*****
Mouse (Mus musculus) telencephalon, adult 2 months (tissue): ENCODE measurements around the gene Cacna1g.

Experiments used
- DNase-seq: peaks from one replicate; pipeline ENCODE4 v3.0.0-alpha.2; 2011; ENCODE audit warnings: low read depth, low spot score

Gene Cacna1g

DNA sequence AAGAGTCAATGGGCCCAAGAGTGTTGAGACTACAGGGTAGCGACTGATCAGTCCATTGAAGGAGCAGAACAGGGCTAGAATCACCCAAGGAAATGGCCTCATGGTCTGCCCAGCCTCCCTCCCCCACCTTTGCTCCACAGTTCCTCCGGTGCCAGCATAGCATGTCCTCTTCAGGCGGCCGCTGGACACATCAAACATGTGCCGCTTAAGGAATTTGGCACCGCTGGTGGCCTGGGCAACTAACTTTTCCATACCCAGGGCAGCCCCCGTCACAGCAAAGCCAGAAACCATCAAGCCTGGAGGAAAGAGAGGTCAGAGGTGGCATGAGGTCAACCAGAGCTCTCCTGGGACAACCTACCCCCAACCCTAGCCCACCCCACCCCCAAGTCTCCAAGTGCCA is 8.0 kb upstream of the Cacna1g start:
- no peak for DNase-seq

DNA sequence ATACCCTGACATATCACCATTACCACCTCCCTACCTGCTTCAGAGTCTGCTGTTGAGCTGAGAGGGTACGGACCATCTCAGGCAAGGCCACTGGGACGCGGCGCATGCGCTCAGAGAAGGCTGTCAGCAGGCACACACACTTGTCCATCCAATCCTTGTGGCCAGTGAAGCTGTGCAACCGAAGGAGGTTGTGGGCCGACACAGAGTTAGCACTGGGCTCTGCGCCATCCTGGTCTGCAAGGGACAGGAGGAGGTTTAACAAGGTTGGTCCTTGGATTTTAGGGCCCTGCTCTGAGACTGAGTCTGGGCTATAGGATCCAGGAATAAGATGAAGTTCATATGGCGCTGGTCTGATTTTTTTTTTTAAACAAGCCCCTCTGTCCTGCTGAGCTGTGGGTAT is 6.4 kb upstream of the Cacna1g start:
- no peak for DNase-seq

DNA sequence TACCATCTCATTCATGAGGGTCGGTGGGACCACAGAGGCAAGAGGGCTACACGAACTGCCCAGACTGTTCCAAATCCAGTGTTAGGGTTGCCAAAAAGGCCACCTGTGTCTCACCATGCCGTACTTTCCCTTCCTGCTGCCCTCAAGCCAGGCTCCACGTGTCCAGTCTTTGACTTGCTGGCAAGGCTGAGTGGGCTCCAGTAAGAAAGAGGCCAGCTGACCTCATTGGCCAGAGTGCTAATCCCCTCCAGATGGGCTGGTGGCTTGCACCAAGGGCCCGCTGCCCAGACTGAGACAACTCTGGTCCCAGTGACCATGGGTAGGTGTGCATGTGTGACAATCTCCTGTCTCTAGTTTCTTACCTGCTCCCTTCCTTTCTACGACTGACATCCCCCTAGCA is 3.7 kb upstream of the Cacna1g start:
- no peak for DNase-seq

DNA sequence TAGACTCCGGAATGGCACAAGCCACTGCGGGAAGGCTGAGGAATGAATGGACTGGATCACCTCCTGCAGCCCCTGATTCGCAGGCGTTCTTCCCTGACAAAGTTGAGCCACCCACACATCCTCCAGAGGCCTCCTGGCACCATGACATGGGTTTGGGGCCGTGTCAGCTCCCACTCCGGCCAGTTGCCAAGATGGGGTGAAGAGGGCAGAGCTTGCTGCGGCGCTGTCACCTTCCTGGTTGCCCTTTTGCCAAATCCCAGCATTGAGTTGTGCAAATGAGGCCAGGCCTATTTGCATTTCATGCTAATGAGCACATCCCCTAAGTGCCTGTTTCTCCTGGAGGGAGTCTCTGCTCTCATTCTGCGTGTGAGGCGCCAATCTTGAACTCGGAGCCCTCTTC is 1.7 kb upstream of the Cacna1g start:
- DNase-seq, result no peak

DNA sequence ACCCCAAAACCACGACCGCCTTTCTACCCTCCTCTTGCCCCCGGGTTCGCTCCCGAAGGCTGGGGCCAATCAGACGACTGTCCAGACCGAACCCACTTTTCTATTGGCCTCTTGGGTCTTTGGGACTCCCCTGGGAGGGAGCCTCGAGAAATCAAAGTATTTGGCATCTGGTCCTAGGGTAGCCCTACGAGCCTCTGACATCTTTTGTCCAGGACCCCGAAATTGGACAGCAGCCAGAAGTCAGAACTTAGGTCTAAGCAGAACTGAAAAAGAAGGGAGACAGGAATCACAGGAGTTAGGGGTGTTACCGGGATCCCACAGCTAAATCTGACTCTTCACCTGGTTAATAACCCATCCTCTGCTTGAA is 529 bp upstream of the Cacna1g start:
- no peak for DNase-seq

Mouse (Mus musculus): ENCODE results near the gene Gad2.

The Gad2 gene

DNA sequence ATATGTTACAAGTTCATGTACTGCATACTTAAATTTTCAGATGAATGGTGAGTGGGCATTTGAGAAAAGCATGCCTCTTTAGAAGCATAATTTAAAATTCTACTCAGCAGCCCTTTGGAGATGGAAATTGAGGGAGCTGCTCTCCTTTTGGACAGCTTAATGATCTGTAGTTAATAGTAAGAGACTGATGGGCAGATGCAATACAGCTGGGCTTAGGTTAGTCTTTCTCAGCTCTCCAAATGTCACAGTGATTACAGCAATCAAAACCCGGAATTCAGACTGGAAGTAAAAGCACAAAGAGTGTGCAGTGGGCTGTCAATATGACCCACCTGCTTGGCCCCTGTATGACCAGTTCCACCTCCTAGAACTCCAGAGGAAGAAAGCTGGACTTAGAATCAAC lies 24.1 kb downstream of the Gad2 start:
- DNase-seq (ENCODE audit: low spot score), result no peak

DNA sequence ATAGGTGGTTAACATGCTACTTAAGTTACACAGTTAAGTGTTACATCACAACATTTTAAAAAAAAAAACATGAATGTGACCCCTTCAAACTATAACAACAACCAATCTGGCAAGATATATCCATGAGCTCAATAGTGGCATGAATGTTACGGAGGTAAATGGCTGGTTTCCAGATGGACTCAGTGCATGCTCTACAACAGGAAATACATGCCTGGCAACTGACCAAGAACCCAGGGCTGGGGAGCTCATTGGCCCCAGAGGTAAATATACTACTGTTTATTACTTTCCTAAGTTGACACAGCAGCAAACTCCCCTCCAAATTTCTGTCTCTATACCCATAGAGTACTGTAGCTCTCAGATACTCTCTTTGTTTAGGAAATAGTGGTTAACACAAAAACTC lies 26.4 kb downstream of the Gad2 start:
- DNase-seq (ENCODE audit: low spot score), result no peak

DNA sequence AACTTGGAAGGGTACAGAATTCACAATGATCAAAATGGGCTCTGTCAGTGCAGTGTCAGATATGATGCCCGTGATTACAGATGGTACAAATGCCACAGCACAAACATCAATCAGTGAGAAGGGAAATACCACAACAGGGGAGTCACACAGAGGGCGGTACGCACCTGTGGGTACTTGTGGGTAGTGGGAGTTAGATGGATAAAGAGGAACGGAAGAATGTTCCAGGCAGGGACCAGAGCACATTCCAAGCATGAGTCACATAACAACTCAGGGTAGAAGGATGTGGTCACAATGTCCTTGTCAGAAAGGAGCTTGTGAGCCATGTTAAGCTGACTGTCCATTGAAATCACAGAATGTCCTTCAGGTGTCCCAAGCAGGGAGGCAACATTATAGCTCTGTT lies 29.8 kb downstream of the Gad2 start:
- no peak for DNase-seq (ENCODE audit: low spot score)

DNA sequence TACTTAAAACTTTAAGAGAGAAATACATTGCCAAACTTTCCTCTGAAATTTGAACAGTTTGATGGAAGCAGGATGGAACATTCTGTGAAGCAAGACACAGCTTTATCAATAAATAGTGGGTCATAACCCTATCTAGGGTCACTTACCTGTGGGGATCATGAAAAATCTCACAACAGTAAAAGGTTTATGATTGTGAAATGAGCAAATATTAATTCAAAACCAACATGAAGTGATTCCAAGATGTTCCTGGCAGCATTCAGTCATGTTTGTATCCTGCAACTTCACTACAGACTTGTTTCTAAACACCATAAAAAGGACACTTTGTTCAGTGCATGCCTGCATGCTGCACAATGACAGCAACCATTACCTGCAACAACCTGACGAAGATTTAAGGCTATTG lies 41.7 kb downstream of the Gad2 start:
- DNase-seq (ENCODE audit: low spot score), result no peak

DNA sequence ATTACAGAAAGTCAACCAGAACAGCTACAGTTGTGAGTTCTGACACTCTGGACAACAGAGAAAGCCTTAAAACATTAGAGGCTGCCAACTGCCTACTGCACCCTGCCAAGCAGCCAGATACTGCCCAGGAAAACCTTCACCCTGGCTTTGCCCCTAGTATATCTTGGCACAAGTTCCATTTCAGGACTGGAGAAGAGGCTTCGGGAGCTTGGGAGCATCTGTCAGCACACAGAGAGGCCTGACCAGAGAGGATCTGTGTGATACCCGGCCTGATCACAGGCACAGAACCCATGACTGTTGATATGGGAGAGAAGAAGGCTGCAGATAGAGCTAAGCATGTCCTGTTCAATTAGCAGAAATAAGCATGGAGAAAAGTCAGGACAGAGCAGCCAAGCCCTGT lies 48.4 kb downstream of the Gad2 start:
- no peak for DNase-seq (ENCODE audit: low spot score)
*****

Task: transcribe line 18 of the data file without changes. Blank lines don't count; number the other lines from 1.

- DNase-seq (ENCODE audit: low spot score), result no peak